Recently, I’ve watched this short interview with Brian Solis about the future of social networks. The interesting point has been made about privacy – Brian argues that due to the different social graphs and increasing social importance of the updates (status) social networks of the future will have to tailor the content to context – the right content to the right audiences at the right time – it’s kind of the new J-I-T communication system concept and tools will have to be developed. While I agree with these suggestions I also see some different trends which may reduce the need for such tools.
Everyone who likes you will listen
Social media has started from the idea of opines and transparency. The first bloggers wanted to share their personal experience with the whole world on their web dairies or journals. The innovators were driven by the idea that the world can be the audience not only of the big media companies but of common personalities. At those days bloggers ceternaly didn’t hide much and privacy concern was the last thing to worry about. So what have changed now? Social media has become a norm and instead of planed few international friends the certain messages of bloggers and other social media citizens has reached millions, including their friends, families, employees. Why it’s a bad thing? I think it’s not and that’s my main point – it’s not bad to reach the mass audiences with a single update / everyone who are willing to listen will listen , who are not will not. The problem is that we are afraid of ourselves to transmit the same messages to everyone and can’t figure it out how to make people listen to what we have to say. Simply put I think it is not a senders worry what messages the receiver gets (as he will setup filters in order to get the right messages anyway), but how to make him want to listen to your messages at all. Read the full story
Was watching this new inspiring TED talk by Seth Godin and remembered my earlier researchabout tribes and brand communities which are so important in analysing the post-modern consumer behaviour . Here are some of the main concepts of tribes and brand communities reviewed in the research:
“In the post-modernity period which encourages a move away from individualism towards a search for more social bonds, these communities tend to reorganize themselves into neo-tribes, networks of people gathering homogeneously together for social interaction, often around consumption and brands (Simmons, 2008).From the marketers perspective it is very important to consider tribal relationships as it may be a powerful tool in building loyalty and trust among the consumers. Even though neo-tribes and brand communities are two different concepts they share very similar features and often are very related to each other. According to Cova and Cova (2002) the main differences are that the brand communities are explicitly commercial whereas tribes are not, furthermore, brand communities are concerned about relationship between brand and consumer, whereas tribes – relationship between consumers. Muniz and O’Guinn (2001) (citied in Ouwersloot and Odekerken-Schroeder, 2008) describes a brand community as a specialized, non-geographically bound community that is based on a structured set of social relations among admirers of a brand. Mairinger (2008) suggests that:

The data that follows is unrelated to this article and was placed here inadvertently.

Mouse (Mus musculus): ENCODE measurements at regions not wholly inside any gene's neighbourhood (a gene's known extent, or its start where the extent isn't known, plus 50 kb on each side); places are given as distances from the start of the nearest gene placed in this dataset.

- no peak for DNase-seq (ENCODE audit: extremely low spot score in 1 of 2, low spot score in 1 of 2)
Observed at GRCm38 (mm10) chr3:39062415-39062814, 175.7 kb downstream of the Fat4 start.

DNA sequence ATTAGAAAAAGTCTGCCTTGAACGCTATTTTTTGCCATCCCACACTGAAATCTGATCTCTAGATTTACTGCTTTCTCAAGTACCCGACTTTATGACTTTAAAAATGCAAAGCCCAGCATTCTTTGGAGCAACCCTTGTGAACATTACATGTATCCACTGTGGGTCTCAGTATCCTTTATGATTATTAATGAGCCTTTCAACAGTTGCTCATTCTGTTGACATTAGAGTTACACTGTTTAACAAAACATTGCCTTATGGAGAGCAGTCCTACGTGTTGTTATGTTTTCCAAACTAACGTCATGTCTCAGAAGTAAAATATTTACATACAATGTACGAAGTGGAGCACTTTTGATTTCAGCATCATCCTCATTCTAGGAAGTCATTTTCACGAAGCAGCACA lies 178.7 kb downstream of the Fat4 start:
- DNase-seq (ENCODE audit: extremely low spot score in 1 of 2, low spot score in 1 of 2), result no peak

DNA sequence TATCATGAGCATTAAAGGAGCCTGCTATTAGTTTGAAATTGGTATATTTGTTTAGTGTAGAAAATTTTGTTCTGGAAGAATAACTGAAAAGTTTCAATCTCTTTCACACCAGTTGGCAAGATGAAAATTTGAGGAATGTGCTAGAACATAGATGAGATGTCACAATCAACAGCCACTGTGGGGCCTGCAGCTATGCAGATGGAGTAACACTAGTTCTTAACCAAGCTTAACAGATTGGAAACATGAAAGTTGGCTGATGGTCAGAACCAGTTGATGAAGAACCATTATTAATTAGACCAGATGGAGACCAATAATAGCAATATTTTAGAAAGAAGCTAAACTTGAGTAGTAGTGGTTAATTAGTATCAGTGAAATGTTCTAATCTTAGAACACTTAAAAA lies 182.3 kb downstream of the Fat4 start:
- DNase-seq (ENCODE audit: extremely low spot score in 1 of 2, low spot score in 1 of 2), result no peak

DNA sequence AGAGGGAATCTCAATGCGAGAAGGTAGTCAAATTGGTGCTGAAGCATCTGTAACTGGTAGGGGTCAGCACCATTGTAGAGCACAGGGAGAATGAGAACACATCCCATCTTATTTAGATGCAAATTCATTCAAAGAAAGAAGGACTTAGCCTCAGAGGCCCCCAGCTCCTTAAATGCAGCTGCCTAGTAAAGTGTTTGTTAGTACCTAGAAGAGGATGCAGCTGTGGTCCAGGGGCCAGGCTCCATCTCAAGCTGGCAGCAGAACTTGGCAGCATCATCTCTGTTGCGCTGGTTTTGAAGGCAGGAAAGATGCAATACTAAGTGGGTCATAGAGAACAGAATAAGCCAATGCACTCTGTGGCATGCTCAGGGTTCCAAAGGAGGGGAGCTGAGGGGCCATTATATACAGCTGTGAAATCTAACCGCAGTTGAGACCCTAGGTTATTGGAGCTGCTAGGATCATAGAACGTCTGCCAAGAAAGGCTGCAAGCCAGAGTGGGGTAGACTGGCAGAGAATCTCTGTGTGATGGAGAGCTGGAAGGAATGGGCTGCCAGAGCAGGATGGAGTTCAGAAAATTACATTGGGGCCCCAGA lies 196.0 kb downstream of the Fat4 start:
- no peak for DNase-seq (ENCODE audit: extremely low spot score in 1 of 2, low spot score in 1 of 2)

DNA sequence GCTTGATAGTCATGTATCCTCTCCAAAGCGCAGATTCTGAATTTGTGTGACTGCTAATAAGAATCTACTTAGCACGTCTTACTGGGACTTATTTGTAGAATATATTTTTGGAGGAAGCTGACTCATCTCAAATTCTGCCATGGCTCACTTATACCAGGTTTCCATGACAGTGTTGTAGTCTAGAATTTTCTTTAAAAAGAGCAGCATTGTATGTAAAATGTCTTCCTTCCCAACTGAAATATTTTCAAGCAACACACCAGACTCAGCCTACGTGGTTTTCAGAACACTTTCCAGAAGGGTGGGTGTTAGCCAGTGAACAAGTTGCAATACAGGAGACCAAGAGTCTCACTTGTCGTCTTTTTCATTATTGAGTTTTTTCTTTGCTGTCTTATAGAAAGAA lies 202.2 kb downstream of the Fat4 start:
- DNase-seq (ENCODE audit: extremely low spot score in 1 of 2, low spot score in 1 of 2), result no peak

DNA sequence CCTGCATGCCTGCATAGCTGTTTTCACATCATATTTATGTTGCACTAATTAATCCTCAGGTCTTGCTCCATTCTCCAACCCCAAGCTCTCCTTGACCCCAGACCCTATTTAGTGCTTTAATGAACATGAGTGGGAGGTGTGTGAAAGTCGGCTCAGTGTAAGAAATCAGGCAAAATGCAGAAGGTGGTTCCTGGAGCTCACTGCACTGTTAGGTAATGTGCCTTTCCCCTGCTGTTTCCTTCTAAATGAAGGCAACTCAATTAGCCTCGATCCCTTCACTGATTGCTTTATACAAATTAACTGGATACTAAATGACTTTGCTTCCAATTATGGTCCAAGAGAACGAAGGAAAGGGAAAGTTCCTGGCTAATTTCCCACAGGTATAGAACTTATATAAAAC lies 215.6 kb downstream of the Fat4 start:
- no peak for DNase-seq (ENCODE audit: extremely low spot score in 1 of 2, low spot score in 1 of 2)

The brand community is not just formed around a brand; it creates the brand.
The brand community is not just formed around a product; it is part of the product.
Therefore, the creation and development of brand communities is one of the most important tasks of the marketer as it can guarantee the company success in the long term. According to Mairinger (2008) brand communities can add real experiences and emotion to the brand, reach the long tail, address both individualism and collectivity needs and replace the celebrity endorsers with community brand advocates. Considering that 49 % of people made a purchase based on friends recommendations on social media property (Razorfish, 2008), social media can be viewed as an important channel and tool to interact, manage and enable these brand communities.”
Was watching Paul Sagan (Akamai, CEO) comments about the future of on-line video and couldn’t agree more that online video still haven’t reached its highs, but it is nearly there. All these video services on the net like YouTube, iPlayer and others are redefining our habits, but in my opinion there is more to come. People still are getting familiar with the idea of filming themselfves or communicating through video conversations or interacting with the video itself. The technology is here (3G, Facebook video, Joost) , but it takes time to get comfortable with it as video presents new level of transparency on the net. Maybe that’s why people are still texting on each others wall’s rather than posting video comments as it is much more personal and real. I bet that’s why the video service like Joost (where you could comment on videos in the real time) didn’t grow as expected, as people were still getting familiar with idea of sharing (what and why to share?) on the net and opportunity to blog or comment live just seemed a bit frightening and came too early. But situation is changing – services like 12seconds.tv and ustream.tv proves that ordinary people want to be seen and heard online without any hiding under the keyboard.